Dilani Rabindran



Women in Real and Reel Life, Settai, 7 Khoon Maaf


We recently celebrated International Women’s Day, and hopefully gentlemen everywhere took a moment to honor the formidable females in their lives and reflect on how women deserve to be treated with respect every single day. In both real and reel life, they are mothers, wives, daughters, sisters, and best friends. And lately, thanks to a wave of modernization in Tamil cinema, they’re also a powerful bunch of diverse career women on screen, just like in reality.

Indian cinema is primarily hero-centric. Multiple female leads with equal weighting are a rarity, and usually not attempted unless there is an equal/greater number of heroes to balance. The ‘bromance’ genre is now heavily adopted with upcoming films like Settai; but other than Three Roses, it’s hard to recall a major female-friends related topic in Tamil cinema. But, as Behindwoods paid homage to in our special slideshow, Tamil cinema does have its storytellers who have dared to focus on strong female characters, and such themes are also now more common in Bollywood, with award-winning films like 7 Khoon Maaf and Kahaani. Unfortunately though, such inspiring women-centric stories are still a rarity, given that the market remains a hero-oriented one. But looking at the mass hero blockbusters of late, we should be grateful for the films that at least ‘give the leading girls ajob’. And not just any jobs - but a diverse range of powerful positions that break previously set molds which entailed the heroine of almost every Tamil film to be a perpetual student, or whose character was so undeveloped that the concept of what she might have done with her life (other than romance the hero) was never explored.

Many of the past year’s biggest films included female protagonists who were also professionals (or at least seemingly on the way towards becoming one). Female leads whose characters are not just groomed to be the ideal partners for the hero surpass old plotlines and open up the doors to countless new story possibilities. Anushka as an ophthalmologist in Thandavam and Kajal Agarwal as a translator in Maattran were cinematic proof of characters who were more than just eye-candy. 2013 is already off to a great start given refreshing roles such as Tabu’s entrepreneur of an illegal business in David, or Sneha’s impactful job as a specialized teacher in Haridas. Even the portrayal of women as authoritative villains who use more than gossip to causedestruction, like Neetu Chandra’s femme fatale in Aadhi Bhagavan, are appreciated. The team behind Vijay’s Jilla has also revealed that Kajal’s character is a “working woman”. In these films the heroes fall for not only looks, but brains and personalities as well.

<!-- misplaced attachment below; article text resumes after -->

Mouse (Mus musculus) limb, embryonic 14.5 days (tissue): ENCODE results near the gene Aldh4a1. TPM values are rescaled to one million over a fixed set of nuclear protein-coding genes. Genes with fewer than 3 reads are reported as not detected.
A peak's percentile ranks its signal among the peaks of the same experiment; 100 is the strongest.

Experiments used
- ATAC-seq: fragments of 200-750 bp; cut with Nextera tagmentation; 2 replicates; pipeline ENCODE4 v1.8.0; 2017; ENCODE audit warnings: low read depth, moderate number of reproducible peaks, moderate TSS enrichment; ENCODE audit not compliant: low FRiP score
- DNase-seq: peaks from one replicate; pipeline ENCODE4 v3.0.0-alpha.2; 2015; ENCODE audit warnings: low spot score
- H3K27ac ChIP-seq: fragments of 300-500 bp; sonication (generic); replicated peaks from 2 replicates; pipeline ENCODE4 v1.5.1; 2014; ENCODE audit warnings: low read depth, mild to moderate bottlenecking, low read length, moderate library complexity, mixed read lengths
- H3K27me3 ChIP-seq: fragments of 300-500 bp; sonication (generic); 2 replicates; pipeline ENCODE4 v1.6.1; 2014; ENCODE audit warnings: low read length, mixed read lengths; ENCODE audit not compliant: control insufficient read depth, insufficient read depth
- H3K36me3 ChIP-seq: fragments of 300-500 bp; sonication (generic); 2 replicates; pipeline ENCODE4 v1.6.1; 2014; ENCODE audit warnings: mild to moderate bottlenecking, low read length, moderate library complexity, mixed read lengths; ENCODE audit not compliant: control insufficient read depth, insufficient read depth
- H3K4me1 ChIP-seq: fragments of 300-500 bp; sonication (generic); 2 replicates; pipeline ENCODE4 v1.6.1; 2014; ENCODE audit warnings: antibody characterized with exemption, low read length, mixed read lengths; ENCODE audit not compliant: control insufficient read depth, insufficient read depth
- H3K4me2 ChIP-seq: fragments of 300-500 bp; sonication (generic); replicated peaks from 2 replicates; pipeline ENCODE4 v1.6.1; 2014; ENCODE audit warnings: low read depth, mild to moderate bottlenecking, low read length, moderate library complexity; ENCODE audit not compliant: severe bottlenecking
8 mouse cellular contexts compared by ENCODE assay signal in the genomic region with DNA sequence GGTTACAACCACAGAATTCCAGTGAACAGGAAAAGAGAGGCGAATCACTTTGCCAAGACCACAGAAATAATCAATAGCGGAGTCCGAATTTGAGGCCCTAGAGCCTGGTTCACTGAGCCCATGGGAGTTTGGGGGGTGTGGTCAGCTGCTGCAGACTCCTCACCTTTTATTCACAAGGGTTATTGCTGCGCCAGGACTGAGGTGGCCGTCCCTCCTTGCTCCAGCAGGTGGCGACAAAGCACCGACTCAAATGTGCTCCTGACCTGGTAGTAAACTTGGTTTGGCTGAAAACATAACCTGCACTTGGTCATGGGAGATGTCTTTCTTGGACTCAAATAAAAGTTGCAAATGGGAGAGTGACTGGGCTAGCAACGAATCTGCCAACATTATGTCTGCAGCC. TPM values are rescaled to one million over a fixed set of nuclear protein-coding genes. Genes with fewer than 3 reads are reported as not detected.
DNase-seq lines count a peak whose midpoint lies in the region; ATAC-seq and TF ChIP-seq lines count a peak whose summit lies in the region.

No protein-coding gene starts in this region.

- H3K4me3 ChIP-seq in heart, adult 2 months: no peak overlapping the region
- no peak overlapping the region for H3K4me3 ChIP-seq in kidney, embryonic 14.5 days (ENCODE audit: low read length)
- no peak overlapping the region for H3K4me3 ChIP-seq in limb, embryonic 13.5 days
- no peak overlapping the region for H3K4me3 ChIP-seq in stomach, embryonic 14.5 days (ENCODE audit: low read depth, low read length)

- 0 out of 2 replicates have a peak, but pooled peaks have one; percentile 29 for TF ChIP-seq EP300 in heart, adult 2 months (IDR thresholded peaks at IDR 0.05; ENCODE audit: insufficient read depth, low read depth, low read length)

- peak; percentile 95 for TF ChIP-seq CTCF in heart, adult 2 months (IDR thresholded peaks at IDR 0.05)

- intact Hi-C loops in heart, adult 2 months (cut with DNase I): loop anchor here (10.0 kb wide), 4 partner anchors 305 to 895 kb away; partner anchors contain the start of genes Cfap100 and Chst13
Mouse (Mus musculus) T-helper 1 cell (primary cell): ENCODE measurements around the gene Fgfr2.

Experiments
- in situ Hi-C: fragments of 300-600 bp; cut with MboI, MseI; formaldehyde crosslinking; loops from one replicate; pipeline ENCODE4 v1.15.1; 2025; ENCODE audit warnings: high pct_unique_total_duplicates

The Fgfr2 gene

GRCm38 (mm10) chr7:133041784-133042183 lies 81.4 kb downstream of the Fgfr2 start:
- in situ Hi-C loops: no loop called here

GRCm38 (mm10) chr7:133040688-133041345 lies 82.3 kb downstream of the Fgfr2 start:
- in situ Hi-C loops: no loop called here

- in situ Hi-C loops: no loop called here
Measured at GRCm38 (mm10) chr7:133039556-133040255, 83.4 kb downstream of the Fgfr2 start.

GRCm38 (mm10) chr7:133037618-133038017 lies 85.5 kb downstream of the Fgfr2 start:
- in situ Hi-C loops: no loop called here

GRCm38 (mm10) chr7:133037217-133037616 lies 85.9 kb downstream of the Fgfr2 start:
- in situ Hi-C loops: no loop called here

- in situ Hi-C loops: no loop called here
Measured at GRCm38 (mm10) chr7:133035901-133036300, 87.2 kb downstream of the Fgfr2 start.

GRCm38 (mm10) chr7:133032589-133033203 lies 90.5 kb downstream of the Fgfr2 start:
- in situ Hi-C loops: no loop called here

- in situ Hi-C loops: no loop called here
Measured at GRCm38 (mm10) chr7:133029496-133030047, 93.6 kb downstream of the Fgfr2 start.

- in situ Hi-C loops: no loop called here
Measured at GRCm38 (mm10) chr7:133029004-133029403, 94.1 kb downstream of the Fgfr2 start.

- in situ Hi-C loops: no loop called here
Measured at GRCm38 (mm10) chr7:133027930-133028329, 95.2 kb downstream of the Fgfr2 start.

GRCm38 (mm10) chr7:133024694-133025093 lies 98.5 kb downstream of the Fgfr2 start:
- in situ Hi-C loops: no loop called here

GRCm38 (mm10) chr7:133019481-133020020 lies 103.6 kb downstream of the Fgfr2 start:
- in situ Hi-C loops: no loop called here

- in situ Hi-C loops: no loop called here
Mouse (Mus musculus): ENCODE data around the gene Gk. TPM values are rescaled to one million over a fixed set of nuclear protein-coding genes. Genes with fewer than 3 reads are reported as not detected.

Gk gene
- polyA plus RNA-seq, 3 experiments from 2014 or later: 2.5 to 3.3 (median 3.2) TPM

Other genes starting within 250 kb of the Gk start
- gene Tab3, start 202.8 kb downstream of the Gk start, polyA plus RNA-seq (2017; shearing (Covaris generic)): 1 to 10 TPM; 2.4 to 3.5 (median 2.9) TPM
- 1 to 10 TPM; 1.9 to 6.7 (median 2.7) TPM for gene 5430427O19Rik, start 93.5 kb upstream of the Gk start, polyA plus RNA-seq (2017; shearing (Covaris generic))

It’s 2013 and women can have practically any career, and it’s refreshing to see development in Indian cinema that truly reflects this reality. These elements add depth and give talented actresses chances to showcase their dramatic worth even in films that are still heavily focused on their male co-stars. More importantly, we hear far too many horrifying stories regarding the ill treatment of women every day, so although giving a heroine’s character a career may seem like an insignificant aspect in a hero-oriented story, every move to better the image of women in Indian film and accurately reflect all thatthey are capable of is a welcome difference that hopefully helps change some chauvinistic mindsets. It may not seem like much compared to entirely heroine-focused films, but with every strong and professional woman portrayed on screen the plight of Indian and all women to be treated as equals receives a bit more support.

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